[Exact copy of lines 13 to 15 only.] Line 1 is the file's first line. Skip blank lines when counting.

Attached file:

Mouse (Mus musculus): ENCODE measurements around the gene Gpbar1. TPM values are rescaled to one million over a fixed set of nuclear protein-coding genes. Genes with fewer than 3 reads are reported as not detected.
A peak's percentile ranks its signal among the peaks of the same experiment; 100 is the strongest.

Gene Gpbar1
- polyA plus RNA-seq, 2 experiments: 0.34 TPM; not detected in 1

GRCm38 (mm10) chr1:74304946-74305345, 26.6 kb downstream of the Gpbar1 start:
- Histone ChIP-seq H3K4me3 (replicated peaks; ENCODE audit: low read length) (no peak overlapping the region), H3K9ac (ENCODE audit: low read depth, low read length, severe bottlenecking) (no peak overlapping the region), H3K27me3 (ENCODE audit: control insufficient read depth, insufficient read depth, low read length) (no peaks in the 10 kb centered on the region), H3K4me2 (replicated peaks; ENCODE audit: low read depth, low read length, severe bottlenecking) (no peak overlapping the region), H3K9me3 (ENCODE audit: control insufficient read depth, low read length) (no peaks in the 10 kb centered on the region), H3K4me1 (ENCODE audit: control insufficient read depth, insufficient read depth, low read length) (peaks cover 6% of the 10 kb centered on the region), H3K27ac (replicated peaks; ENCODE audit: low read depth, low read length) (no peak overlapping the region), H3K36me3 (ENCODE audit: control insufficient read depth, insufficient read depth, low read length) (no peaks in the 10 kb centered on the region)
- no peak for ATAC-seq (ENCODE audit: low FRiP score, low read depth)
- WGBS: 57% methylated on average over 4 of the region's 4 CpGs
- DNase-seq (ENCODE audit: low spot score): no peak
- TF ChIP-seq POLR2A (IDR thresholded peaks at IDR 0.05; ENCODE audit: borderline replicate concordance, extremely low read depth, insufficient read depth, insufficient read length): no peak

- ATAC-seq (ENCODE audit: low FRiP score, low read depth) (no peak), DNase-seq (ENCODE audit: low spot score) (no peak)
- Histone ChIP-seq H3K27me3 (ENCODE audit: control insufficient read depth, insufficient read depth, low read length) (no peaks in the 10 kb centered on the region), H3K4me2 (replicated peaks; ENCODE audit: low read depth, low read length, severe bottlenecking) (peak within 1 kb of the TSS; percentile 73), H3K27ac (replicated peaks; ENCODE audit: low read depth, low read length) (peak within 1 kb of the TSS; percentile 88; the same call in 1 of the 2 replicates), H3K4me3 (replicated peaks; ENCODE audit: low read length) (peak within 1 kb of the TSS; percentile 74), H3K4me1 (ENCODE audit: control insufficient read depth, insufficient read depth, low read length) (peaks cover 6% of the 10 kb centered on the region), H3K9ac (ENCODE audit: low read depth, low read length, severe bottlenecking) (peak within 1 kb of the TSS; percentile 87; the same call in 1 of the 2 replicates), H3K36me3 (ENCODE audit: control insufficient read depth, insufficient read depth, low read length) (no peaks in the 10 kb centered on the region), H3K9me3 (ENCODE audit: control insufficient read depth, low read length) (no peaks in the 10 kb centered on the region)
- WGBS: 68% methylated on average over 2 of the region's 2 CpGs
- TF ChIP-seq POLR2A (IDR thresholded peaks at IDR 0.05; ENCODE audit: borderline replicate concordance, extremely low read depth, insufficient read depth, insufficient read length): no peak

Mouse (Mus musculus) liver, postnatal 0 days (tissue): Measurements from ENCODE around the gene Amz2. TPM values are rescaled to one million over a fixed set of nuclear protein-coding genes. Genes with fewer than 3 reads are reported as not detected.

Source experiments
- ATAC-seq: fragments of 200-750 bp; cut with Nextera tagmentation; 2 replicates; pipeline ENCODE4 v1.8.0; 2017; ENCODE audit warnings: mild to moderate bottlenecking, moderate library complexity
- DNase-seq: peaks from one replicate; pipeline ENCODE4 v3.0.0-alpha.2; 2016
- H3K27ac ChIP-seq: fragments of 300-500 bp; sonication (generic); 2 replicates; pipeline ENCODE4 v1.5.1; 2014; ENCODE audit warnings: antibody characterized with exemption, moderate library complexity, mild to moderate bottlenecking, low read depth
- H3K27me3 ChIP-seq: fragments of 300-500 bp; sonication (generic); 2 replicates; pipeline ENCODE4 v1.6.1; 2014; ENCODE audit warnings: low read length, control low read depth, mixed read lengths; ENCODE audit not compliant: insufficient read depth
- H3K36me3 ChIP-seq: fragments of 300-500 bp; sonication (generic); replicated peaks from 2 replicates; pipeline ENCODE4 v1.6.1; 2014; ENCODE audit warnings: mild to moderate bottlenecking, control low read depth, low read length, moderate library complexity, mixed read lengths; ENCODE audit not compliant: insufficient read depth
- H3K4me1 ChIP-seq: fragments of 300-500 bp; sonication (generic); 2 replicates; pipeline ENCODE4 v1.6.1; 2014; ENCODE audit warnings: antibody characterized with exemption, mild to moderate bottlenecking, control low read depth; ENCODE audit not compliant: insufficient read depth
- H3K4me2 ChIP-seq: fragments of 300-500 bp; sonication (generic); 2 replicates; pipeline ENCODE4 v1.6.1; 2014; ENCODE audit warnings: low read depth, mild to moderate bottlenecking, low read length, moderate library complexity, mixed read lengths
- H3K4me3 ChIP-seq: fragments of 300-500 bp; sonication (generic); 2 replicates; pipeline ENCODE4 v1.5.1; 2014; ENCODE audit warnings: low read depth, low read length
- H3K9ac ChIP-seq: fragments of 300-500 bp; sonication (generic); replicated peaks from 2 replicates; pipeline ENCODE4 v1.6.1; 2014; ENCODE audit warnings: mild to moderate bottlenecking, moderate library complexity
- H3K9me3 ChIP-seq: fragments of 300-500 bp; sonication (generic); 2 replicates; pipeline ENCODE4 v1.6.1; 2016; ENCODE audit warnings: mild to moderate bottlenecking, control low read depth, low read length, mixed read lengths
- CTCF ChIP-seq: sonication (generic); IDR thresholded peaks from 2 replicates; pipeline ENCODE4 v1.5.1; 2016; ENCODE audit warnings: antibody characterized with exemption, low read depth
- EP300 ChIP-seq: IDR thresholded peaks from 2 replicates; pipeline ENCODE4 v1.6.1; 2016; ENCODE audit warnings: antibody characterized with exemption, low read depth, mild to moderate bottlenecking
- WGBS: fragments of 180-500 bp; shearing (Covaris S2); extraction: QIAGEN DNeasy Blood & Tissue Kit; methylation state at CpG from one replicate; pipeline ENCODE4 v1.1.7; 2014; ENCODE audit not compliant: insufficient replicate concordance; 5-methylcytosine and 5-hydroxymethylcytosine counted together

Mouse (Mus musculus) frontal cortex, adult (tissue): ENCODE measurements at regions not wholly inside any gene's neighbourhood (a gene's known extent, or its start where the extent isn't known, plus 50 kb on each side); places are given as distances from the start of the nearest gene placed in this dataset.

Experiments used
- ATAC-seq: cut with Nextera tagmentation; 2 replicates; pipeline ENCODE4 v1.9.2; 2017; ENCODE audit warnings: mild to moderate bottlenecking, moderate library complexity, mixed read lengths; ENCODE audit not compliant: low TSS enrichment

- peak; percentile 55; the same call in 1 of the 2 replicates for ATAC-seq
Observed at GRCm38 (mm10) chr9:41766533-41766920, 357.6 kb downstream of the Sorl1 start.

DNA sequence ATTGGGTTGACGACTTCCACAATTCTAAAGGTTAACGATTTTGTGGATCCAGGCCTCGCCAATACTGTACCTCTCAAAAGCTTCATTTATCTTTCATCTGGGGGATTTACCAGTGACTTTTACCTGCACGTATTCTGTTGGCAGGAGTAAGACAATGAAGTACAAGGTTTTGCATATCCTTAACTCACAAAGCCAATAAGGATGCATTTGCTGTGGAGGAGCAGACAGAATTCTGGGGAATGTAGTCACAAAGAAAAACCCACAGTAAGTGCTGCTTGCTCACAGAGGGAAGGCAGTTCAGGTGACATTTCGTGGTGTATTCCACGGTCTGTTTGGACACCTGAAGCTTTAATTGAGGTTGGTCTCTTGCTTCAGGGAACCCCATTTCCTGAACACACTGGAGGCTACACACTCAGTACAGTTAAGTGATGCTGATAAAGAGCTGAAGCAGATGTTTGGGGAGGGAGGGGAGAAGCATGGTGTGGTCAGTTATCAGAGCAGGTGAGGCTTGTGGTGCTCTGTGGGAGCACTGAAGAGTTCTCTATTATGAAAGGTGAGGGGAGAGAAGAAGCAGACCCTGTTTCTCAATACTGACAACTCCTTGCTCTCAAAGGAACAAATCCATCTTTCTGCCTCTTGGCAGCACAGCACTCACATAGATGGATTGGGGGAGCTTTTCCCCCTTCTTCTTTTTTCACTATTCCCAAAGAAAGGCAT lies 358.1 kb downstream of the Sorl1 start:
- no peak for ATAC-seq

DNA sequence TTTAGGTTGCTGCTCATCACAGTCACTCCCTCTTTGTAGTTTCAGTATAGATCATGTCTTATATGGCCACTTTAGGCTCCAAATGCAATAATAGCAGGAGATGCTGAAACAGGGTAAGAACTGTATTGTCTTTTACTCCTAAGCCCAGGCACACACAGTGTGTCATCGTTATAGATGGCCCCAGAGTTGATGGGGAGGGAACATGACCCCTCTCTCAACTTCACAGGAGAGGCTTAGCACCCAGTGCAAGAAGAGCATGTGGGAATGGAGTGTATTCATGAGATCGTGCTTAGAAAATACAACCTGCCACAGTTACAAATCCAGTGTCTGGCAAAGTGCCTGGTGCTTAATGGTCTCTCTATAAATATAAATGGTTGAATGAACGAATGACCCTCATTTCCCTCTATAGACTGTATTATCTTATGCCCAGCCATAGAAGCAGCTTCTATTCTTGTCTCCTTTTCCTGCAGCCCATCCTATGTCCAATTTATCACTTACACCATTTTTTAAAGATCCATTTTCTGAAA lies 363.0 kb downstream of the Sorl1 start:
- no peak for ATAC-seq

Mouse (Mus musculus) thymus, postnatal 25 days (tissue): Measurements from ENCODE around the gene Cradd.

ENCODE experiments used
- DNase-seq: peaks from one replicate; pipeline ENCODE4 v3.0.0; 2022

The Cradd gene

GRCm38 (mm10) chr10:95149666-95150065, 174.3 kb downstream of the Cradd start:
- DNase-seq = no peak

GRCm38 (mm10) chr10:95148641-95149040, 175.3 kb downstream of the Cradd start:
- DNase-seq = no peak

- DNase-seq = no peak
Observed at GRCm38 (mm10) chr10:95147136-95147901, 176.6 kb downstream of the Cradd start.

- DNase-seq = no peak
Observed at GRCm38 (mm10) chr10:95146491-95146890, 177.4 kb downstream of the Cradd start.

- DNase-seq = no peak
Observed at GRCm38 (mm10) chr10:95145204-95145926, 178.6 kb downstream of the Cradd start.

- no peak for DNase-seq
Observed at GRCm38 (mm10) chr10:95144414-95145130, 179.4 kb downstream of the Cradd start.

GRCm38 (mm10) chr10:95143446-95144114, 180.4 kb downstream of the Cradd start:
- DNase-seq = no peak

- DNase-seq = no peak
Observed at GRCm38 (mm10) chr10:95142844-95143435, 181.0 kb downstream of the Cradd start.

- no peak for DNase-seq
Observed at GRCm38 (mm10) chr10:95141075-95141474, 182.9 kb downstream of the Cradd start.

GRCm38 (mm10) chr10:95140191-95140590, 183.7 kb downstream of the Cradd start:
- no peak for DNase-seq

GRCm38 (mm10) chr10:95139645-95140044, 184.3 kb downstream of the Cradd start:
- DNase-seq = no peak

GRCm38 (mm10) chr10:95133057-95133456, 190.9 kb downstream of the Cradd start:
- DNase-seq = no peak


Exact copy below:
- WGBS: 68% methylated on average over 2 of the region's 2 CpGs
- TF ChIP-seq POLR2A (IDR thresholded peaks at IDR 0.05; ENCODE audit: borderline replicate concordance, extremely low read depth, insufficient read depth, insufficient read length): no peak

Mouse (Mus musculus) liver, postnatal 0 days (tissue): Measurements from ENCODE around the gene Amz2. TPM values are rescaled to one million over a fixed set of nuclear protein-coding genes. Genes with fewer than 3 reads are reported as not detected.